2009-10 clearly was a breakout season for Greene in terms of minutes. It also saw him face tougher competition than ever before. Given that Lemaire placed him on the ice for a lot of offensive zone draws (59%!) didn't hurt either. Then again, with Paul Martin out, he had to take the role not just as a big minute defender but also their de facto top offensive defenseman. This, I believe, also boosted his quality of teammates. While his Corsi relative to his great teammates was still below zero (but not by much at -0.070); Greene did generate his best Corsi relative to quality of competition of his young career at 0.525. In terms of overall Corsi, while an on-ice rate of 2.17 isn't anything to write home about, his relative Corsi was positive for the only time of his career.
This past season saw a let down of sorts. Greene still put up over 18 minutes of even strength ice time, but his quality of competition and teammates both dropped dramatically. As Henrik Tallinder improved, he got tougher competition with his big minutes - taking it away from Greene. Unfortunately, despite getting weaker competition, his Corsi didn't get any better. His Corsi relative to competition dropped to 0.279; his Corsi relative to teammates went down slightly to -0.094; and despite an improved on-ice Corsi rate of 2.66, his relative Corsi went negative - meaning it was higher when Greene was not on the ice. All this while receiving a rather favorable zone start percentage of 54.1 is indicative of a let down. While Greene didn't play poorly, he wasn't a force in driving the play forward and he didn't get better at it despite a dip in his opponent's levels.
So while it's a good sign he continued to get a lot of ice time, Greene wasn't exactly taking the league over on defense.
In Greene's first "full" NHL season, the on-ice/off-ice difference wasn't so bad for a guy getting limited minutes. The Devils' goals for per 60 dropped by 0.58 when Greene was on the ice, but the shots for per 60 rose by 2.6. Going the other way, goals against per 60 dropped by 0.25 and shots against per 60 dropped by 0.1. Not the greatest effects, but certainly more good than bad.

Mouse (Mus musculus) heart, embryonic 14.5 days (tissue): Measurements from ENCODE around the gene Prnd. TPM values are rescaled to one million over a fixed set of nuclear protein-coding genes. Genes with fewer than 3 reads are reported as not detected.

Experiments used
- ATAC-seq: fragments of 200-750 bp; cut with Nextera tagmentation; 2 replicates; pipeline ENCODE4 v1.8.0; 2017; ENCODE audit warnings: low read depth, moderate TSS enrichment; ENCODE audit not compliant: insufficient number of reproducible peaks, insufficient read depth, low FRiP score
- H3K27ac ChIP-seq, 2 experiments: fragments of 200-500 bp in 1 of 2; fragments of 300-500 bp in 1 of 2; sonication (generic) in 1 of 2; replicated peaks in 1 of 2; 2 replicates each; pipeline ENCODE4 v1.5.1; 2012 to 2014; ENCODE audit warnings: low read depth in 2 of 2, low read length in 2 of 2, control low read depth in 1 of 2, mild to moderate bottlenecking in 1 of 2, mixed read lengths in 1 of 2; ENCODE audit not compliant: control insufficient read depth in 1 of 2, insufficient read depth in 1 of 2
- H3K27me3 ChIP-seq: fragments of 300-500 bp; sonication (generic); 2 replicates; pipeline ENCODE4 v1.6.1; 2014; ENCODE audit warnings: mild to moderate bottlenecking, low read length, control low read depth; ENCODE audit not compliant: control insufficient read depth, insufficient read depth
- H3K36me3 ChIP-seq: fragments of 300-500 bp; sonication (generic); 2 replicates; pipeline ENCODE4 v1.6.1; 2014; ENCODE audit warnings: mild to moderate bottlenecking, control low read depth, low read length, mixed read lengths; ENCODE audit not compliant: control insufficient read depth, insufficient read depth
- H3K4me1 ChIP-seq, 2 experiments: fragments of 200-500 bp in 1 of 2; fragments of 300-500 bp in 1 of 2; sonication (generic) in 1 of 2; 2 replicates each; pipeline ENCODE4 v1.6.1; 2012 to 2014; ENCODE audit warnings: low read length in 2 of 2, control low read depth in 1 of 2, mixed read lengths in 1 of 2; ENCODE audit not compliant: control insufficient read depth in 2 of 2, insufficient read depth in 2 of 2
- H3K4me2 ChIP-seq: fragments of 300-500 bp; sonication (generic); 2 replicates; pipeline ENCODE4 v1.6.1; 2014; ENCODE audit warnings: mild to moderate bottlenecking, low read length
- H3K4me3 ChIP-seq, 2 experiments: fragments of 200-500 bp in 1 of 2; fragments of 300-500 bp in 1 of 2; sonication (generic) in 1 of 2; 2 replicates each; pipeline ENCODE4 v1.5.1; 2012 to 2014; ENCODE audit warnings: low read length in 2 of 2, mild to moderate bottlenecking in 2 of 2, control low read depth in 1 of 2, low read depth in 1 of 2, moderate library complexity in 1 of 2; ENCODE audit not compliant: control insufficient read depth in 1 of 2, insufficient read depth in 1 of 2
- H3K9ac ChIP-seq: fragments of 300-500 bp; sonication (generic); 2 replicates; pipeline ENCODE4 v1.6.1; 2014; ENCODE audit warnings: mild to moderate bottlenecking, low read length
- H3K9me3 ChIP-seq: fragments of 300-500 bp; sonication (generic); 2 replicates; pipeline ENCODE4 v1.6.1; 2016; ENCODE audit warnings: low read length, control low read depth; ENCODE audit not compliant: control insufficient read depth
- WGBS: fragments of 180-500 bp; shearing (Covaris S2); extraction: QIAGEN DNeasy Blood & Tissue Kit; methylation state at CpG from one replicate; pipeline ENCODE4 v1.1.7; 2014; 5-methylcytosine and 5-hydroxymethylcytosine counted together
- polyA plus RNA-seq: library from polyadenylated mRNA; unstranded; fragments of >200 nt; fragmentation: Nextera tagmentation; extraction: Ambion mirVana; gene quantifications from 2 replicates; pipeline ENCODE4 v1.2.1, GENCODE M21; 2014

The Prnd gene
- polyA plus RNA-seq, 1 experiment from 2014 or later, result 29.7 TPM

2008-09 was also rough on Greene from this standpoint. The only positive change that happened when Greene came onto the ice was the goals against per 60, which decreased by 0.64 - the best improvement in all four seasons. The other three rates went in the wrong direction as Greene took a shift at even strength. Goals for per 60 also decreased by 0.74; shots for per 60 were cut by 2; and the shots against per 60 rate rose by a remarkable 5 from 25 SA/60 to 30 SA/60. That is not good at all, especially the last difference.
The next season, Greene's 78 game and 18+ minute even strength ice time season, did show some improvement. When Greene came on the ice. The goals for per 60 still fell by 0.25 - his "best" among all four seasons; while the goals against per 60 fell by 0.49, which actually is pretty good. The shots for per 60 went up 1.4 with Greene on the ice, while shots against per 60 still increased, but only by 0.8. None of these are particularly eye-opening numbers, but they aren't bad within the context. A SA/60 that rises to 25.5 isn't anything to freak out about.